From a Twitter conversation last night, which started with Gail Simone saying:
marjoriemliu I also find that shallow characterization of women often leads to shallow characterization overall. It’s sloppy writing, period.
To be clear, we were discussing comic books, but I think there’s some crossover with prose fiction, as well.
When you talk about strong female characters as part of what makes your book appealing — or, alternatively, a female character who kicks ass — there’s often a tickle at the back of my head, as though the implication is that women aren’t normally this strong or kick ass (a term I use loosely), and so this character is somehow special in that regard, and therefore stands out because of it.
Maybe I’m reading too much into it. There’s another issue, though.
For example, I often hear: “This book has a kick-ass heroine” as an identifier of strength and what this woman is about. She’s kick-ass. Well, okay. But what kind of ass is she really kicking? It’s like this thing I read once, maybe out of a philosophy book, where someone says, “So-and-so is a good person,” and the reply is: “Good for what?”
Yes, I know I’m being deliberately obtuse — because obviously, kick-ass is also a stand-in for ‘hip, hot, spunky’, etc. Kick-ass is tough. Kick-ass means you can handle the world.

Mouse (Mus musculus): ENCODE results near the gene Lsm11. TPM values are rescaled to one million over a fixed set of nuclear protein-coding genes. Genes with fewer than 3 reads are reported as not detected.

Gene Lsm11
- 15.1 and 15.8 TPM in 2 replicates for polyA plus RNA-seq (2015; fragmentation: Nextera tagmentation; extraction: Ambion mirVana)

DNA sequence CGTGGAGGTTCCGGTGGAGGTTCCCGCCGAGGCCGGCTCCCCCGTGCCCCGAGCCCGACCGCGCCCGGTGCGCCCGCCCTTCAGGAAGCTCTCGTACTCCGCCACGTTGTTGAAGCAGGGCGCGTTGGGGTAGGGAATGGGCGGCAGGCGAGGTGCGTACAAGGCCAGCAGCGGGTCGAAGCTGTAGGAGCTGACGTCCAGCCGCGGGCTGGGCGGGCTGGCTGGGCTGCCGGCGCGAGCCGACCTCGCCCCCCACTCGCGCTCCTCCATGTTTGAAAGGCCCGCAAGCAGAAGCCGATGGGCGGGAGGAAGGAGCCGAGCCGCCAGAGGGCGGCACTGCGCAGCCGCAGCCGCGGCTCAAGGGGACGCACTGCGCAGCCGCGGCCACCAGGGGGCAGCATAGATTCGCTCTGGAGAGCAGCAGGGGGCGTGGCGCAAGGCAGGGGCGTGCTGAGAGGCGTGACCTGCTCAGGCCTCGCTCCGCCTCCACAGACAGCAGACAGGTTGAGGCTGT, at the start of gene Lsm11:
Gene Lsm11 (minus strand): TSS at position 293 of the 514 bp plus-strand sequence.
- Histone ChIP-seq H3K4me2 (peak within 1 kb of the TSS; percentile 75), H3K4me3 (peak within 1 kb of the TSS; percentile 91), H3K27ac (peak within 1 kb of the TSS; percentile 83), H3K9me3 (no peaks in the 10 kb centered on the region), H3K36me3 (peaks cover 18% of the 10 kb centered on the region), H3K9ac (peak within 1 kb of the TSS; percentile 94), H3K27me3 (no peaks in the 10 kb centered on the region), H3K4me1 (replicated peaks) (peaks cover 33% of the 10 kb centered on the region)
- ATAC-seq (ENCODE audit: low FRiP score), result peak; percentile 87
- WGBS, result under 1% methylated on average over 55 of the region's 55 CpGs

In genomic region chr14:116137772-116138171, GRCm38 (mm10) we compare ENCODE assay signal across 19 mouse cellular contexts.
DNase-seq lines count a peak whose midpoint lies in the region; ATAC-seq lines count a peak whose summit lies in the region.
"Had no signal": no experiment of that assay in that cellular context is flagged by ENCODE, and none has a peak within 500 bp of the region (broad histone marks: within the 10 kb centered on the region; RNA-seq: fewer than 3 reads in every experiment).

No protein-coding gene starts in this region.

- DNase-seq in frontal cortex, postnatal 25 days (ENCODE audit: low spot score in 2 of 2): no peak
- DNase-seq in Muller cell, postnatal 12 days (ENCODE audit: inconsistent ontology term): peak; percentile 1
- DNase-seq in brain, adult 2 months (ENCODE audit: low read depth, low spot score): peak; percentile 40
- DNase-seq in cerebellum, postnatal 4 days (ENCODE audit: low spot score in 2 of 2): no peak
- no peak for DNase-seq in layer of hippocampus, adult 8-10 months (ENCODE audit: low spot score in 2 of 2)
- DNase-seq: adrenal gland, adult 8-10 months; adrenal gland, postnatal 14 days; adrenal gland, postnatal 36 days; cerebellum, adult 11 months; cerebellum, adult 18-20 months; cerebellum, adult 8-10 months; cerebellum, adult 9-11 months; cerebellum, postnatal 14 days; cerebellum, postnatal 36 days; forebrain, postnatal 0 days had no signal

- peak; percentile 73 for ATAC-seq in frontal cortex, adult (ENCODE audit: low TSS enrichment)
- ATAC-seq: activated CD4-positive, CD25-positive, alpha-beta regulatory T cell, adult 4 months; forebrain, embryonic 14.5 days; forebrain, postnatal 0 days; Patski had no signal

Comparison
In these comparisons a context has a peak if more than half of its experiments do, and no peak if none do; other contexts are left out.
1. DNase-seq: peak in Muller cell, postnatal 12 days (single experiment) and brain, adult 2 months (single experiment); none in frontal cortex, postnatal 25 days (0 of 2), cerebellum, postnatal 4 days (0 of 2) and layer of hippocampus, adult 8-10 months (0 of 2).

Still, though, the words we use are important. What they imply is important. And, if you’re not careful, that kind of loose language can also become a crutch. I’m guilty of this, which is why it’s on my mind.
It’s not enough to be good or kick-ass. What’s the actual meaning behind those words? When I hear kick-ass, that implies only physical strength — or a mental state related to the physical.
Kicking ass is fun, but no big deal. Inner strength, on the other hand? That’s an entirely different matter. Where is the character’s inner strength in these loose characterizations? How is strength defined? For example, having a baby and bringing up a kid requires an incredible amount of strength. Patience is strength. Kindness and forgiveness in the face of overwhelming cruelty is strength. Restraint, when all you want to do is kick ass, is strength.
In other words, what is strong? How do you define strength for your character? And if it’s just that she has a good left hook and can beat a man to a pulp, that’s not horrible — but it also doesn’t mean much. It doesn’t mean that character is good for anything important, other than being a thug.
Male characters also fall victim to this loose, shortcut characterization. Heroes are ‘alpha’ this, and ‘alpha’ that — domineering, take no prisoners. Again, though…what does that really mean? Alpha doesn’t necessarily mean strong (strong, on the inside). Alpha doesn’t even mean interesting. Alpha is a stand-in for saying this man is bossy and tough, but there needs to be more.
I’m not sure where I’m going with all this. Just that next time you begin to characterize your hero or heroine, think about the language you use — and ask yourself why a (possibly overused) term is better than another — one that reflects something deeper, and more enduring, about your character.